Designing the FutureMarch 6, 2018
As Senior Creative Designer for MBRDNA, Christopher Thoms designs the future. Along with the Advanced Design Team in Carlsbad, he creates concept cars that are presented in auto shows, news, and perhaps even production. And as both an artist and engineer, Thoms seems well designed for the job he has.
“I took a lot of detours to get to where I am right now,” Thoms says. Originally, Thoms sketched and painted landscapes. “But I couldn’t see how I’d make a living at it.” In college, he therefore studied aeronautical engineering — and somewhere along the way, he fell in love with automobiles. “Cars are more than just things. They’re highly personal and a big part of our lives. I think we just love them more than other things, and I wanted to be a part of that,” he says.
Thoms points out that his job calls on all of his life experience, because car design is both an art and science.
“You want a car to have an emotional appeal, but you have to remember that it’s also not only an artistic sculpture. Designing cars lets me combine sketching with engineering.”
How a Sketch Becomes a Car
After the basic specs for the vehicle are defined – what type of car and a basic technical package with hard points to be considered – Thoms starts sketching. “There’s probably always the engineering part of me in the background, even in the early stage, but I want to think freely at first. I don’t want to think about engineering. I want to allow myself to stay open,” he says. “I want to think as freely as I can.”
For Thoms, the secret to innovative design is to be open to the world around him, “You have to consider all possibilities.” Inspiration can come to him from anywhere — from yacht design, architecture, or the groundbreaking designs of the classic Mercedes-Benz models. He works continually, until he “falls in love with the sketch.”
As an example of the process, Thoms and the team worked on Vision Mercedes-Maybach 6, introduced as a coupe at last year’s , and reintroduced recently as a 750 BHP convertible, the Vision Mercedes-Maybach 6 Cabriolet.
Early in that design process, Thoms was given certain specs for the vehicle and told, “Make it ‘Wow.’ ” He sketched out designs that seemed appropriate for the specs. After he was happy with his ideas the team got together to discuss each designers ideas and pick the best ones to be further developed.
As with all of his designs, Thoms and his team in Carlsbad collaborated intensely on the Vision Mercedes-Maybach 6. Designing every car is a detailed process: Everything must be well thought-through from marketing to design and engineering to UX — alongside the MBRDNA team in Sunnyvale and teams in China, Germany and elsewhere.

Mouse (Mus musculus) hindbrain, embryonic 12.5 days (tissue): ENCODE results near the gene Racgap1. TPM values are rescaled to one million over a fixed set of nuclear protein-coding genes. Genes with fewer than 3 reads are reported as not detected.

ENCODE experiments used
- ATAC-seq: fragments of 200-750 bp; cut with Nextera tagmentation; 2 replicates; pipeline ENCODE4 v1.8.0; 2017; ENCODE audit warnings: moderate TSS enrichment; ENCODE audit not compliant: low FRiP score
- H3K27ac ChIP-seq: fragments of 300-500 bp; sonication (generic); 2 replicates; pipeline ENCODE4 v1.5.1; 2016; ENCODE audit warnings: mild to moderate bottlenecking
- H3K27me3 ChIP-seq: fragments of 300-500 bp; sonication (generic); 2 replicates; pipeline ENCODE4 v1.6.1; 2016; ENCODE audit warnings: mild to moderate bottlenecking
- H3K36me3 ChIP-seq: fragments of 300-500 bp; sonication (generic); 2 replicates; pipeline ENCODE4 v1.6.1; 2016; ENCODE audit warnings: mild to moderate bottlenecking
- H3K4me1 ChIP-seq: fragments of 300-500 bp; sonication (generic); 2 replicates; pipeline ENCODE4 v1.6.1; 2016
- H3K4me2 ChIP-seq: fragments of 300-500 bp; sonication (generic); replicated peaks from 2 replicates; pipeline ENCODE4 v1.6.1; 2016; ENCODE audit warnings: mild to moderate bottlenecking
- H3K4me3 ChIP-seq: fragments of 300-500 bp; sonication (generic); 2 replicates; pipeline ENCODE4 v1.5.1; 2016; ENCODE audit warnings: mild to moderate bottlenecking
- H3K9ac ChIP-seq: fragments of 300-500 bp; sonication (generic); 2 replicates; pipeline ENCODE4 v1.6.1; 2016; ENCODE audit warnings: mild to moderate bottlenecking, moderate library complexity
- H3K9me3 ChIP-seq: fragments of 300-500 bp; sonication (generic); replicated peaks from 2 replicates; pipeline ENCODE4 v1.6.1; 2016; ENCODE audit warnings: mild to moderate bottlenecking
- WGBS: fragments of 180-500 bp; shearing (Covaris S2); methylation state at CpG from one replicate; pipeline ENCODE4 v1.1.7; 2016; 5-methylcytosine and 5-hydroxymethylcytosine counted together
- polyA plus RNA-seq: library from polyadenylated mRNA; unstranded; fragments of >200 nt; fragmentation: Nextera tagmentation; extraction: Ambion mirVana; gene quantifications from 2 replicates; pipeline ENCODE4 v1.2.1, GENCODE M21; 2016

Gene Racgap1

“There is a creative competition in the studio and we are pushing each other. It makes us create better designs. As the process continues, there are many design iterations because one person can’t design a car anymore — they’re just too complex.” Throughout the process, Thoms always remembers that ultimately, Mercedes-Benz vehicles are meant for much more than being admired in the driveway — they are to be experienced. That’s where an engineering background helps him, because his cars have to actually move.
Throughout the process — even after the models have been made — Thoms stays “both attached and unbiased.” He wants to be inspired, but also to be able to change the design at a moment’s notice. “You have to love your idea, but always be ready to abandon it if someone has a better one,” he says.
The end-result of Vision Mercedes-Maybach 6 looks both classic and futuristic. It’s sleek and aerodynamic with a long, boat-tail rear. As aerodynamic as a speedboat, the Vision Mercedes-Maybach 6 Cabriolet seems like it might be from a sci-fi film, but also like it might be from a classic film, driven by some 1930s Hollywood movie star. “There is a Gatsby feel to it,” Thoms says with a certain amount of pride.
But that’s just one of many cars he has worked on, he says. “I love how I don’t work on just one type of car. Tomorrow, it could be an SUV. Then after that, a coupe.”
No matter the vehicle, every design at Mercedes-Benz must retain the design philosophy of “Sensual Purity.” To Mercedes-Benz designers, this means their work should have an emotional appeal that comes not from some design whim, but from a purity of purpose backed by solid engineering. Everything must feel seamless, intuitive, and grounded. For Thoms, that’s just fine. “Our cars are special,” he says.
So what kind of car will we be driving in the coming decades? “It’s hard to say, because you can’t completely predict technology. It’s been ten years since the smartphone was introduced. Could we have predicted how many uses we’ve since found for it? Ten years ago, it was a nice phone. And it was a nice object to own. Now, it’s a part of our lives. The same may happen when cars start driving themselves.”
Thoms points out that an autonomous car “may not require the classic proportions.” The seating arrangement may change as shown in the Mercedes Benz Concept F015, he says. “Cars could become new living spaces where we can work and interact. They could become living rooms, even. The commute can already be used productively so that part of the day is no longer wasted and can be added to your free time. It’s a luxury to have more time at your disposal. It could change the way we live.”
But that’s the appeal for thinking years ahead: the possibilities are endless, and it’s up to Christopher Thoms an to imagine it.